If vacationing in Eilat doesn't grab you and you prefer somewhere abroad, you can find similar prices for beachfront getaways in the Mediterranean basin. Four nights at a five-star hotel in Rhodes with two children will cost a family around NIS 10,000, including airfare. Staying at the nearby Electra Palace costs NIS 9,340 on an all-inclusive basis, while half-board accommodation at the Rodos Palace cost NIS 10,100. Similar prices can be found for five-star hotels on Crete as well.

Cheaper vacations can be had at Antalya in Turkey, where packages for four nights at a five-star hotel for a family of four, all-inclusive, start at about NIS 8,000. Hotel packages at the Bulgarian resort town of Burgas are steeper. Four nights for a family of four, all-inclusive, at the five-star Sol Nessebar Palace will come to NIS 10,100, whereas staying at the Helena Sands Hotel will cost NIS 12,300.

Hotel prices in Israel are always higher than usual during Sukkot, says Dana Lavie, marketing manager at the Daka 90 travel deal website, who estimates that before and after Sukkot rooms can be booked for 20% to 30% less. But even then, hotel prices in Israel have become so steep that two years ago the Tourism Minister appointed a committee for finding ways of reducing them. The committee took a year to submit its recommendations, which found costs were higher due to heightened security, kashrut, higher tax rates than hotels pay abroad and rules requiring fitness room instructors and swimming pool operators. Although the government approved the recommendations, nothing was done apart from ending the requirement that hotels employ fitness instructors.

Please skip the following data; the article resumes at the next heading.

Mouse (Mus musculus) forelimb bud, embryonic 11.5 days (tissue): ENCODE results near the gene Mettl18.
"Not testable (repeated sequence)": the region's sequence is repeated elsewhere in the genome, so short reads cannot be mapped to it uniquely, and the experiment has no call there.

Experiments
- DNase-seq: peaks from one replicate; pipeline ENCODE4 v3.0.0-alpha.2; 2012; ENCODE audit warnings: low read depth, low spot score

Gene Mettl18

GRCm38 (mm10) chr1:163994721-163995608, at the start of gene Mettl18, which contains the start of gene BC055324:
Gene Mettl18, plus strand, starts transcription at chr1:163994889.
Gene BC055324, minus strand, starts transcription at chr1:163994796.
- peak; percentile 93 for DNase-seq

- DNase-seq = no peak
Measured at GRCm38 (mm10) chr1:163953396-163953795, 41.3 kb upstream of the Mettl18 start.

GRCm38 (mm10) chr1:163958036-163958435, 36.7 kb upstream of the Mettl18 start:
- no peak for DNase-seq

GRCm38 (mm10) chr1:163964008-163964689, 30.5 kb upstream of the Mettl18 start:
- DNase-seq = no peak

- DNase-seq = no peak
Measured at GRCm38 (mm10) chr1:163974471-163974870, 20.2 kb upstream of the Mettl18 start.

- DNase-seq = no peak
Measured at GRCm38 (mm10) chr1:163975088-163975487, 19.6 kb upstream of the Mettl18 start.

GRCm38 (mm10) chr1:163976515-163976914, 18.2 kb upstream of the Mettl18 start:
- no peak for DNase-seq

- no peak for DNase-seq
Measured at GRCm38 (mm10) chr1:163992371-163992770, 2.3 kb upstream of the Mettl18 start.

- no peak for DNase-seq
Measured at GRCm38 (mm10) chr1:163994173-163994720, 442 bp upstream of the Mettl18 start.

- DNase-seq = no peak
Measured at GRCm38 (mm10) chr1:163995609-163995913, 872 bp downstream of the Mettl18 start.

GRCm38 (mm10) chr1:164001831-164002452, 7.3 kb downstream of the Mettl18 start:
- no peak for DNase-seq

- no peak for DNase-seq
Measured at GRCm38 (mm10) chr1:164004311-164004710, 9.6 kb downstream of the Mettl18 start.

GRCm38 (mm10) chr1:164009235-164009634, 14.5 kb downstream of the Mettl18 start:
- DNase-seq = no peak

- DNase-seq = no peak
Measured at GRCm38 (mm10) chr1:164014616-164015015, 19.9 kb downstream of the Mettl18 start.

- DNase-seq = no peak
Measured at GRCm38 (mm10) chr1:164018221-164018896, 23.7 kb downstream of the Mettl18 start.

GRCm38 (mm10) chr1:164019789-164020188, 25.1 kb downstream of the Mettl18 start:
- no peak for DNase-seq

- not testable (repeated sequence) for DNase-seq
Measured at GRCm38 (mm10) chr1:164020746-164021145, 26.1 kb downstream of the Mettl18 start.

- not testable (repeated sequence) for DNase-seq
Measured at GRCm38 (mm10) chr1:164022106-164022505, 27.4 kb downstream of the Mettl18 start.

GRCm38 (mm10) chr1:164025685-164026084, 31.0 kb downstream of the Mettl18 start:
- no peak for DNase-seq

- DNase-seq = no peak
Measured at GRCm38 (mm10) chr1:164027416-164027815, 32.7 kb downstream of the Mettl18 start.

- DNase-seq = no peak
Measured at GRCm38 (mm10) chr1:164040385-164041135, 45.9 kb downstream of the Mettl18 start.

Prices around the Mediterranean Sea also shoot up during the holidays. Operators subsidize package deals when demand is low like in the early spring, according to Tamir, and make up the difference during Sukkot. Another reason cited by Tamir for high holiday prices is that special flights are added for the vacation airlift abroad. The result is empty return flights that need to be paid for.

But waiting for prices to come down at the last minute, through sites such as Daka 90, is a risky proposition: It all depends on whether demand picks up as the holiday approaches.

TheMarker compared the prices offered on Sukkot vacation packages three months ago to prices quoted just before Rosh Hashanah. For Rhodes and Crete the prices went up while for Antalya they held steady. Four nights at half-board on Crete for a couple with two children at the Annabelle Village hotel, which cost NIS 10,400 to book in June, rose to NIS 11,800 as of last week. The same package at Crete's Stella Palace cost NIS 10,600 in June, rising to NIS 12,430 when we checked again last week.

The trend in Eilat is harder to determine. Booking a family suite for four nights at the Dan Panorama cost NIS 7,850, but all the rooms have since sold out. Prices at the Fattal chain's Magic Palace were unchanged while the cost of holidaying at the chain's Coral Beach Club rose by about NIS 1,000.

Prices at Eilat's Isrotel hotels dropped as the result of a Sukkot promotion offering the fourth night at a 50% discount. The sharpest decline was for the Princess Hotel, which cost NIS 11,180 to book in June.

The resort city of Eilat.Credit: Eliyahu Hershkovitz